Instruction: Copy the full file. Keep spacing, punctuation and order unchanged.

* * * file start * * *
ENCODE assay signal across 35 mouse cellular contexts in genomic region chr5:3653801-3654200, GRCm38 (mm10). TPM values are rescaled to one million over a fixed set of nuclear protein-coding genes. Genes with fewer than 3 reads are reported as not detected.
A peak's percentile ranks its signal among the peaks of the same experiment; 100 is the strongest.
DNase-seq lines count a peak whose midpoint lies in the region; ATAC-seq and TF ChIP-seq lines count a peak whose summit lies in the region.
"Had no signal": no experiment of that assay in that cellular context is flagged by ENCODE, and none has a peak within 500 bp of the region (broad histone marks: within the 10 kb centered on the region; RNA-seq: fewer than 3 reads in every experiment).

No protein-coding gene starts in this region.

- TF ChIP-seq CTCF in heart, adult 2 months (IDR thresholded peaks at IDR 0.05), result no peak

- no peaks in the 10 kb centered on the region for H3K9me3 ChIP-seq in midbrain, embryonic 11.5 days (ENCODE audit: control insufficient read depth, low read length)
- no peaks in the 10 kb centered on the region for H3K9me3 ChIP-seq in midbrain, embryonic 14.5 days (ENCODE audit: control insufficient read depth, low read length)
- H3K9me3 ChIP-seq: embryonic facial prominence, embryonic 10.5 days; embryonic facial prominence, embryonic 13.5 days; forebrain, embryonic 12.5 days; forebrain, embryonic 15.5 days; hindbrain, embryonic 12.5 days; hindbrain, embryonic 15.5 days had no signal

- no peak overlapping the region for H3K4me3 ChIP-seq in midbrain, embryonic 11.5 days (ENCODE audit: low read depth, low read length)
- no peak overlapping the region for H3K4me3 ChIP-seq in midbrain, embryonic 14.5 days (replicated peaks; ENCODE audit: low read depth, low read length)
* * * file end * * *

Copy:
ENCODE assay signal across 35 mouse cellular contexts in genomic region chr5:3653801-3654200, GRCm38 (mm10). TPM values are rescaled to one million over a fixed set of nuclear protein-coding genes. Genes with fewer than 3 reads are reported as not detected.
A peak's percentile ranks its signal among the peaks of the same experiment; 100 is the strongest.
DNase-seq lines count a peak whose midpoint lies in the region; ATAC-seq and TF ChIP-seq lines count a peak whose summit lies in the region.
"Had no signal": no experiment of that assay in that cellular context is flagged by ENCODE, and none has a peak within 500 bp of the region (broad histone marks: within the 10 kb centered on the region; RNA-seq: fewer than 3 reads in every experiment).

No protein-coding gene starts in this region.

- TF ChIP-seq CTCF in heart, adult 2 months (IDR thresholded peaks at IDR 0.05), result no peak

- no peaks in the 10 kb centered on the region for H3K9me3 ChIP-seq in midbrain, embryonic 11.5 days (ENCODE audit: control insufficient read depth, low read length)
- no peaks in the 10 kb centered on the region for H3K9me3 ChIP-seq in midbrain, embryonic 14.5 days (ENCODE audit: control insufficient read depth, low read length)
- H3K9me3 ChIP-seq: embryonic facial prominence, embryonic 10.5 days; embryonic facial prominence, embryonic 13.5 days; forebrain, embryonic 12.5 days; forebrain, embryonic 15.5 days; hindbrain, embryonic 12.5 days; hindbrain, embryonic 15.5 days had no signal

- no peak overlapping the region for H3K4me3 ChIP-seq in midbrain, embryonic 11.5 days (ENCODE audit: low read depth, low read length)
- no peak overlapping the region for H3K4me3 ChIP-seq in midbrain, embryonic 14.5 days (replicated peaks; ENCODE audit: low read depth, low read length)